Like Hulk, James Rhodes is one of the few roles to be recast in the MCU and to be majorly revamped due to the actors involved. Unlike Norton’s Hulk, where under-performance at the box office and the actor’s protest to the final cut ended a solo sequel, War Machine never got off the ground after Terrence Howard’s behaviour on the set alienated director John Favreau and Robert Downey Jr.’s performance of Tony Stark eclipsed his. Howard was actually paid more for Iron Man than Downey and Marvel’s choice in casting him was with the idea that War Machine might be one of the first spin offs. His veteran replacement Don Cheadle wasn’t considered popular enough to lead a big budget solo film, and War Machine role was expanded in the Avengers films instead.
MLB Counterpart: Arthur Rhodes
Arthur Rhodes is one of the best examples of why every parent should teach any child with pitching talent to throw left handed. A second round pick for Baltimore, Rhodes spent 9 seasons with the Orioles, converted from a starter in 1995 to the bullpen. He’d go on to play for 8 teams over 20 seasons as a largely effective lefty reliever, including several strong seasons with Seattle and with Cincinnati late in his career. Rhodes possesses two unique elements to his career. In the summer of 2011, Texas released Rhodes on August 8th. He signed with St. Louis three days later, and when they faced Texas in the World Series. Rhodes was not only eligible to win a ring regardless of whatever team won the series, but he was just the second player in MLB history to play for a winning team against a team he’s played for earlier in the season. Rhodes retired in 2015 and holds the all-time lead in holds.
In the mid to late 60s, Marvel began to focus on expanding out their heroes beyond white heroes. While the politics of the Marvel office were certainly liberal for the time, Stan Lee admitted that the decision was based just as much as expanding readership into communities of colour. Readers of colour in the earliest conventions made it clear that they wanted characters they could identify with, prompting an editorial push for new heroes or colour and woman across their books. Falcon was considered to be an ideal contrast to Captain America; both having grown up poor, but in Sam Wilson’s case, taking the wrong path into crime before renouncing it and trying to redeem his past working as a social worker in poor communities in New York. The MCU followed similar elements, using Sam as a way to bridge both the generational divide and that of privilege, fully realizing his views on the modern nation. In both versions, Sam would become the heir to Steve Rogers, inheriting the mantle of Captain America.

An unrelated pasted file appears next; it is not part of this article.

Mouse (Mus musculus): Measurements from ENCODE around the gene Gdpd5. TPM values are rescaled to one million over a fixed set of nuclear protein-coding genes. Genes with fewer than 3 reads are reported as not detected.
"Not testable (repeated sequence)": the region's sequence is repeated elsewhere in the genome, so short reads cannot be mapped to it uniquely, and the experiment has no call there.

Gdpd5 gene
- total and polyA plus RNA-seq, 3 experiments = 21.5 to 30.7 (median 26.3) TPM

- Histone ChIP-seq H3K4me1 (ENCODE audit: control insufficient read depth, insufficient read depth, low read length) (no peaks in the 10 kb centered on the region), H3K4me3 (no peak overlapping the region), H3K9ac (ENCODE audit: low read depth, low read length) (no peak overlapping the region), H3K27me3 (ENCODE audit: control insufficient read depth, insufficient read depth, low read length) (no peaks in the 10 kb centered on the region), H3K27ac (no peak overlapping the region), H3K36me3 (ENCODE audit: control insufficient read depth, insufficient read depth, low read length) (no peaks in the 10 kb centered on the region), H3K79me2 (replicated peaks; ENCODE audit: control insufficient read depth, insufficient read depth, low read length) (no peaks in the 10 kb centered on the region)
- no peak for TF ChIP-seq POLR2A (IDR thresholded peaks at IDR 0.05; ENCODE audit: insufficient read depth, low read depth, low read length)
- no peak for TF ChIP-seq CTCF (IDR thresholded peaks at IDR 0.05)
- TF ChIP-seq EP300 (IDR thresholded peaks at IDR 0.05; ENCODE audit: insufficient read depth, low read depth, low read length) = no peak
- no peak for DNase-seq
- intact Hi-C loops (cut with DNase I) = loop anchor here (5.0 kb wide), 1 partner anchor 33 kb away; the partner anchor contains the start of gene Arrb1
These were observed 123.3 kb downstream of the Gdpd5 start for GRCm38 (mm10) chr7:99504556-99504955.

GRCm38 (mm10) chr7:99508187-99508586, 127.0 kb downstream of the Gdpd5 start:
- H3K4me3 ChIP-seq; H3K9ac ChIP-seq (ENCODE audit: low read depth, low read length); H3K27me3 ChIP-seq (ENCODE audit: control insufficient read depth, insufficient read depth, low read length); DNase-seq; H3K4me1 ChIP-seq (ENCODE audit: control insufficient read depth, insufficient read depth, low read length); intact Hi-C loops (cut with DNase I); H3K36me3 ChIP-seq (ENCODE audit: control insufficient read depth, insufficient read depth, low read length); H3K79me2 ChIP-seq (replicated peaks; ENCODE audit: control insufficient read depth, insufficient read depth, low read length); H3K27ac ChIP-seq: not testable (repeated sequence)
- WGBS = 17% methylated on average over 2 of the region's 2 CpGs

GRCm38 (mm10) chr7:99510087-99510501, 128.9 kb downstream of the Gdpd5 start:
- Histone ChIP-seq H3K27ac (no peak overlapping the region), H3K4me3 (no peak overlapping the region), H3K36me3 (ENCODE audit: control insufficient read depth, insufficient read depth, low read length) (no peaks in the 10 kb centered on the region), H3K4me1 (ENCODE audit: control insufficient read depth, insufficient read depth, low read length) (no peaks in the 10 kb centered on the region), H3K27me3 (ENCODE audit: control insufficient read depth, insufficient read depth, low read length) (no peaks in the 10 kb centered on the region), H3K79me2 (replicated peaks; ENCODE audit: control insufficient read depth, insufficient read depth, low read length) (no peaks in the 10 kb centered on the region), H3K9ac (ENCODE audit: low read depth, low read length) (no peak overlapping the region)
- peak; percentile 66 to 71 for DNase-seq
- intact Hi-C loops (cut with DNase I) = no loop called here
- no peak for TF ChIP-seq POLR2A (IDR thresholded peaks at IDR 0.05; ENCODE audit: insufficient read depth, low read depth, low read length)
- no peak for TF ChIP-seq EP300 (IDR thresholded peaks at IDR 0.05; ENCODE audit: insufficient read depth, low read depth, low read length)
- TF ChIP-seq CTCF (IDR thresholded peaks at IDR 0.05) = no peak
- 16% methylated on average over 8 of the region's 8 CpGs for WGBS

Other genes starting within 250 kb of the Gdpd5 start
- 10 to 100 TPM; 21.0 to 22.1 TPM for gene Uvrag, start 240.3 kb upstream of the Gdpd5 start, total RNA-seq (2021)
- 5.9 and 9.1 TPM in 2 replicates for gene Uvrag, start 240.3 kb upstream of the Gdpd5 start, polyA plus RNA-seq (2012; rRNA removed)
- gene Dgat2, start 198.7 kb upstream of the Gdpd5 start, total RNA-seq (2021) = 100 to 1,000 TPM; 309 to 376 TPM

MLB Counterpart: Hack Wilson
Our final Avenger is Hall of Famer Hack Wilson. Wilson perhaps best represents the kind of talent that could only excel in old school baseball. Hack was bizarrely built, with a massive barrel chest but short legs, tiny feet and large head representative of Fetal Alcohol Syndrome. He destroyed lower leagues at the plate, married a woman 12 years his senior and was signed by John McGrew for the New York Giants in 1023. Wilson showed some talent with the Giants but ultimately underperformed, which many blamed on his drinking. He was acquired on waivers by the Chicago Cubs and had five dominant seasons, during which he established the National League record for home runs in a season at 56 which would stand for 68 years until broken by McGuire and Sosa in 1998. Wilson still has the all time single season record in RBIs, established in 1930 with 191. After moving to the Brooklyn Dodgers, Wilson’s drinking started to finally catch up with him and his skills deteriorated rapidly and he was out of baseball following the 1934 season. Wilson’s drinking was an open secret. Sports writer Shirley Povich once observed that Wilson was ‘built along the lines of a beer keg, and was not wholly unfamiliar with its contents.’ A half century after his death, along side Jimmie Foxx, Hack Wilson would be the other player that Jimmy Dugan in ‘A League of Their Own’ was based off of.